A federal judge in Maryland recently ruled the First Amendment protects your right to defame religious leaders, to predict and wish for their violent deaths.
At least as long as you say so online, thousands of times, and to who knows how many thousands of people.
Just goes to show you what can happen when judges cloak their arguments in the rich fabric of colonial history. Sometimes their opinions end up cut from whole cloth.
There’s not a lot of constitutional case law out there on online free speech. So the experts are saying Judge Roger Titus’ ruling in U.S. v. Cassidy could have lasting impact. Titus dismissed federal charges against a man who allegedly authored thousands of blog and Twitter posts, some seemingly libelous, others perhaps threatening, and many downright disturbing, aimed mostly at Brooklyn-born Buddhist leader Alyce Zeoli.
The government had accused William Lawrence Cassidy of harassing and causing “substantial emotional distress” to Zeoli.
“While Mr. Cassidy’s speech may have inflicted substantial emotional distress,” Titus ruled, “the government’s indictment here is directed squarely at protected speech: anonymous, uncomfortable Internet speech addressing religious matters.”
I’m not exactly sure how saying someone is “in bad health, about to get worse” is protected theological discourse. And I have to wonder if Titus would have been so cavalier if the object of an obsessive online poster were a federal judge.
But Titus seems less concerned about what was said than he is enamored about where Cassidy said it.
He goes on to liken online communications to bulletin boards in the halcyon days of the early republic when the Bill of Rights was written.
“If one colonist wants to see what is on another’s bulletin board, he would need to walk over to his neighbor’s yard and look at what is posted, or hire someone else to do so,” Titus said.
I especially like the image of the hired hand here, which lends the judge’s opinion a certain air of olde-tyme colonial authenticity.
“Twitter allows the bulletin board system to function so that what is posted on Colonist No. 1’s bulletin board is automatically posted on Colonist No. 2’s bulletin board for Colonist No. 2 to see,” the judge continued. Perhaps the hired hand lost his job at that point; a lot of that went on in American history.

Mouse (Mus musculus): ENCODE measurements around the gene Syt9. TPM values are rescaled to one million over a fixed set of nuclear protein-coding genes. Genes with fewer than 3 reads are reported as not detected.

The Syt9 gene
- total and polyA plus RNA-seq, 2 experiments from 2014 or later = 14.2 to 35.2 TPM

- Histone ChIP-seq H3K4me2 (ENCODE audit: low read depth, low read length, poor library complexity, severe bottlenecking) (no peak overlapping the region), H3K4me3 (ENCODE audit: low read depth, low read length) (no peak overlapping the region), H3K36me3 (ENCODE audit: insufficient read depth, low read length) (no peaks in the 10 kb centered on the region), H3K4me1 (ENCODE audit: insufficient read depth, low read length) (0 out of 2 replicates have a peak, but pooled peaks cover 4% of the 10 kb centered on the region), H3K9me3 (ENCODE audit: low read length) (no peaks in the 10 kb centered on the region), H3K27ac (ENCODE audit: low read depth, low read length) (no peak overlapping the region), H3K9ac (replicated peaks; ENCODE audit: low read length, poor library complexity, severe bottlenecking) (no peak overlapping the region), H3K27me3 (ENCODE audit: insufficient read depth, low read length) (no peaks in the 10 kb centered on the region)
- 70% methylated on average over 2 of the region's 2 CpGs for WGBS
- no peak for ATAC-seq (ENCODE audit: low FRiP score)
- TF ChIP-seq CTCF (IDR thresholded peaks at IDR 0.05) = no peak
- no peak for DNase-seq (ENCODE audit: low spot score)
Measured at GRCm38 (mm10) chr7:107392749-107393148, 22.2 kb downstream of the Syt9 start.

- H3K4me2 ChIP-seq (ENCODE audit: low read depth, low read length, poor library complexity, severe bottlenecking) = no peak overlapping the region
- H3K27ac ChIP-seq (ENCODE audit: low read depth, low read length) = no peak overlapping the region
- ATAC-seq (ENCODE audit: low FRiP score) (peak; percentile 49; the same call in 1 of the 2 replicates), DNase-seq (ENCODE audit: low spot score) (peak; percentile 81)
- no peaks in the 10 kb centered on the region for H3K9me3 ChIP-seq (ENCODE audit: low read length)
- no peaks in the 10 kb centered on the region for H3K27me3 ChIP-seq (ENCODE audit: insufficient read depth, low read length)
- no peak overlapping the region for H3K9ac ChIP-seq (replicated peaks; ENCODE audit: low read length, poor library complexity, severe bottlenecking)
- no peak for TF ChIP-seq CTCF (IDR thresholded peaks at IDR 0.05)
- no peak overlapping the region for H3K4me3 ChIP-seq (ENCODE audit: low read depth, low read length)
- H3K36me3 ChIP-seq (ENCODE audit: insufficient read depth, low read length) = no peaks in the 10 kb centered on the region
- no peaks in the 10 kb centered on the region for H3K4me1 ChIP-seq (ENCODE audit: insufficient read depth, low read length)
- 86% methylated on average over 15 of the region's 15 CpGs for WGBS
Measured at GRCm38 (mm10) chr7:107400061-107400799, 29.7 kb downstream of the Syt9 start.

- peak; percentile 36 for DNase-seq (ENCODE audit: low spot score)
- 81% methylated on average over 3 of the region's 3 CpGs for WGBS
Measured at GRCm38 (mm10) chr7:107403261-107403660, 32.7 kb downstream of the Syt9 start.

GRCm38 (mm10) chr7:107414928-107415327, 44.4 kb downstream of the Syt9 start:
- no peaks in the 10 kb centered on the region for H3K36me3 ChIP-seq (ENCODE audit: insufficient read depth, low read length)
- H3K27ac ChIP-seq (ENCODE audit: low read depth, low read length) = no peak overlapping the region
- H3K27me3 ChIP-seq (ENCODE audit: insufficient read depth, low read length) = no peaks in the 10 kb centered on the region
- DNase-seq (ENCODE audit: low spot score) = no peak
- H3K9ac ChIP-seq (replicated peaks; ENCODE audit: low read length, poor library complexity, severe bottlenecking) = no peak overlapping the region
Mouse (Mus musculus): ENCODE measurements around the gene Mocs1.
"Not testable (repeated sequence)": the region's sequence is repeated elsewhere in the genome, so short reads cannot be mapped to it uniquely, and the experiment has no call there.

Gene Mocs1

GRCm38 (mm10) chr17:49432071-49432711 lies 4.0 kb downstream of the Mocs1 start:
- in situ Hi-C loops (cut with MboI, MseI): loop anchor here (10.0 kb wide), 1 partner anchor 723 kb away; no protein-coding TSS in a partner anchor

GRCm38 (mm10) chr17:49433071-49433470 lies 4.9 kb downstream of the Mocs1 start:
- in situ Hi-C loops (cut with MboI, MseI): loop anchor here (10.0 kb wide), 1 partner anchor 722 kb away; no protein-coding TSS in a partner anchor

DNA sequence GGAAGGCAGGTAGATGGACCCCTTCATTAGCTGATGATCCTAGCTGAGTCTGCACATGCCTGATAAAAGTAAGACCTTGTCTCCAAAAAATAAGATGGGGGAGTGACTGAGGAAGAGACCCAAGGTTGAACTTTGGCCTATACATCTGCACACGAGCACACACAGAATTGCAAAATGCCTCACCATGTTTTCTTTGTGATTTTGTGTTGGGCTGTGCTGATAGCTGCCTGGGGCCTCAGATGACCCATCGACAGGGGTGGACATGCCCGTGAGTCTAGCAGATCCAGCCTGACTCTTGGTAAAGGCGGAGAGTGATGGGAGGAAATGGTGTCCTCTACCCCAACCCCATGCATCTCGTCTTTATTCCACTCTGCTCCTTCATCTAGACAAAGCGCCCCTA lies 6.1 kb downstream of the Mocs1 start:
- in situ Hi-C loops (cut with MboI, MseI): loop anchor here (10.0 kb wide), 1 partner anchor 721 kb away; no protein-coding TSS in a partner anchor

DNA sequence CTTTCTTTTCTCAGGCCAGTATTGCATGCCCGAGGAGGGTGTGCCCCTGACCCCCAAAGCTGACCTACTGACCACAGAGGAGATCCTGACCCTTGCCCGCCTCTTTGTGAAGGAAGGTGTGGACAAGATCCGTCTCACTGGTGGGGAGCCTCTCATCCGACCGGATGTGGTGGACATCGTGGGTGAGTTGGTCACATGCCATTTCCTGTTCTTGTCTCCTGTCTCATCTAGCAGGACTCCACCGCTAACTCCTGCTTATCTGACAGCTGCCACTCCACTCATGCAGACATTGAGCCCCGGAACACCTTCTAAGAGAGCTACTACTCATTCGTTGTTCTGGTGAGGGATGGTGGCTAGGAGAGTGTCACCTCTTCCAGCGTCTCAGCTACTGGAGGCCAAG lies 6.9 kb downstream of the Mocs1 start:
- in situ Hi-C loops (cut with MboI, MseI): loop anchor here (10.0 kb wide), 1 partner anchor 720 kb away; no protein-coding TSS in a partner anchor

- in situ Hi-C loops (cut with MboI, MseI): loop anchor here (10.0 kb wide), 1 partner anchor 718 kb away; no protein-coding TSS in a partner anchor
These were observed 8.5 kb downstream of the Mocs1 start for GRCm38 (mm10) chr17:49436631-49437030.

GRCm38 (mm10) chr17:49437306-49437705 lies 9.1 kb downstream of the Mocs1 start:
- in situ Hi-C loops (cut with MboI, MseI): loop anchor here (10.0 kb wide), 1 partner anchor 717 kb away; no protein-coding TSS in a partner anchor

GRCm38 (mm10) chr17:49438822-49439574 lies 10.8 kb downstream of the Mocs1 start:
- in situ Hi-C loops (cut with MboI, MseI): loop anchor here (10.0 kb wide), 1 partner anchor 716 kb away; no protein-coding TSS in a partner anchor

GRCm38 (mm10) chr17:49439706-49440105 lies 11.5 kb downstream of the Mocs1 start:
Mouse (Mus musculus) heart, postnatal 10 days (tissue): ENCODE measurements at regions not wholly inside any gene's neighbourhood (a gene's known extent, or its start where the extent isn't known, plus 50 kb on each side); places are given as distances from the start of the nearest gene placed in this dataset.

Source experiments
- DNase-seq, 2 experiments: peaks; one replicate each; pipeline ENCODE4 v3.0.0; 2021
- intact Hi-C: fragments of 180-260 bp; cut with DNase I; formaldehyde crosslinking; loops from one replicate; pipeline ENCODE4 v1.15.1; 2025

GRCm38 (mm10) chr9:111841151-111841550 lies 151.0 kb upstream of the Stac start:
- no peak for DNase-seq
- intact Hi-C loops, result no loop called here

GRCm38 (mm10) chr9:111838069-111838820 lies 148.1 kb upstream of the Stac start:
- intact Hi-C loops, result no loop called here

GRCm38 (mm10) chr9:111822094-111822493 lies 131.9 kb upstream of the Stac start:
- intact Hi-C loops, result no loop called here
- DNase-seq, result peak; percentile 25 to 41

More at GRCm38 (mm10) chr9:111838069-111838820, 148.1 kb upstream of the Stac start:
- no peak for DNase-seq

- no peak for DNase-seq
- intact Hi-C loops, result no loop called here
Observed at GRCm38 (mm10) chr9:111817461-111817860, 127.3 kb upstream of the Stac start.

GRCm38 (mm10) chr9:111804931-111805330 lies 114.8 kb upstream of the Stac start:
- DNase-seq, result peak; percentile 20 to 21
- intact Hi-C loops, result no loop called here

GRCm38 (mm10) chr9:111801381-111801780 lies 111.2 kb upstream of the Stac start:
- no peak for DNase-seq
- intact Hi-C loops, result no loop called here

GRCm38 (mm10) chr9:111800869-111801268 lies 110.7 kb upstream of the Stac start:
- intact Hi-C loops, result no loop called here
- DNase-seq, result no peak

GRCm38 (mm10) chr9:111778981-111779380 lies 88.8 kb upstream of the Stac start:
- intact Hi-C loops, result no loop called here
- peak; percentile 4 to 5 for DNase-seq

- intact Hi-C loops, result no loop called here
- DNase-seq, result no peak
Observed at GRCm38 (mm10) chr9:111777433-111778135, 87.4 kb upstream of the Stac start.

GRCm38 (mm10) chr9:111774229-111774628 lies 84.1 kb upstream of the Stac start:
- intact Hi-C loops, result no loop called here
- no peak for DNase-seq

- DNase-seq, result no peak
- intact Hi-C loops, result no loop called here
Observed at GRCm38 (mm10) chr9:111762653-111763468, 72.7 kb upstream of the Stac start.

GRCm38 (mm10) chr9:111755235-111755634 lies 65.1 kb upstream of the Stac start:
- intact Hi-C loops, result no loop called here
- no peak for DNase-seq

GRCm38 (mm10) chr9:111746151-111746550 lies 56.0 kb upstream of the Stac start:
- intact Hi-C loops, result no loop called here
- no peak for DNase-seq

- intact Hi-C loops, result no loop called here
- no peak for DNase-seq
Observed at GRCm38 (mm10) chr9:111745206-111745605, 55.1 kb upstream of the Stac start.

But the judge doesn’t say. He is more concerned with the fact that it is entirely up to the two colonists whether their bulletin boards will be interconnected, and that one is free top ignore the postings of another.
“This is in sharp contrast to a telephone call, letter or e-mail specifically addressed to and directed at another person,” the judge explains.
True enough, the courts have ruled that intrusive and threatening phone calls aren’t covered by the First Amendment. But it doesn’t follow that just because something is posted online, potentially to millions of people, it becomes protected speech. It is certainly no easier to ignore.
And to tell the truth, I don’t seem to remember reading about front-yard bulletin boards in American history class. But I do seem to recall something about the colonies being over by the time the Bill of Rights was ratified. So technically, those should be early republicans, not colonists, right?
But let’s not get nitpicky. What I really want to know is what Madison and Hamilton might have thought about Twitter. Or telephones or emails, for that matter.
The more honest inquiry, it seems to me, would be to ask what sort of censorship the framers feared, and what limits on speech they would tolerate.
If I had been the owner of a magic message-changing bulletin board back in 1791, I’d have been mostly worried about the whispers of witchcraft from some of my more superstitious neighbors.
But there were also laws against libel and harassment before and after the Bill of Rights, and an examination of those ideas might have shed more light than the discussion of 18th-century electronics. Did Ben Franklin’s kite have texting?
A look at other areas of First Amendment law might have helped as well. There is a large body of judicial thought on defamation, fighting words, invasion of privacy and incitement to illegal activity that might have something relevant to say.
Titus, though, glibly dismisses these unprotected categories of speech as inapplicable, except when it suits him to pretend otherwise. <p>
For example, libel law doesn’t apply here, Titus rules, ipse dixit, or without citing precedent. But that doesn’t stop him from quoting a famous 1960s libel case, Times v. Sullivan, to the effect that the First Amendment applies even to speech that includes “vehement, caustic and sometimes unpleasantly sharp attacks.”
True enough, but the speech in Sullivan was genuine public discourse aimed at important issues, not intended to harass some individual. And just because blogs are the anonymous pamphlets of the 21st century doesn’t mean they automatically enjoy the protections of the 18th-century Bill of Rights.
In the final analysis, Cassidy’s speech may indeed be protected, and the federal harassment stature may not survive constitutional scrutiny.
But please, give the case the scrutiny it deserves. The medium here isn’t the message here. The message is the message.
And it’s one that deserves more thought than one might put into the 140 characters allowed in a Twitter post.
About The AuthorMarc Charisse is the editor of The Evening Sun. Dr. Charisse has a Ph.D. in First Amendment law and history, and has taught communication law and constitutional law at the University of Washington in Seattle and Jacksonville University in Jacksonville, Fla. Charisse can be reached at email@example.com.
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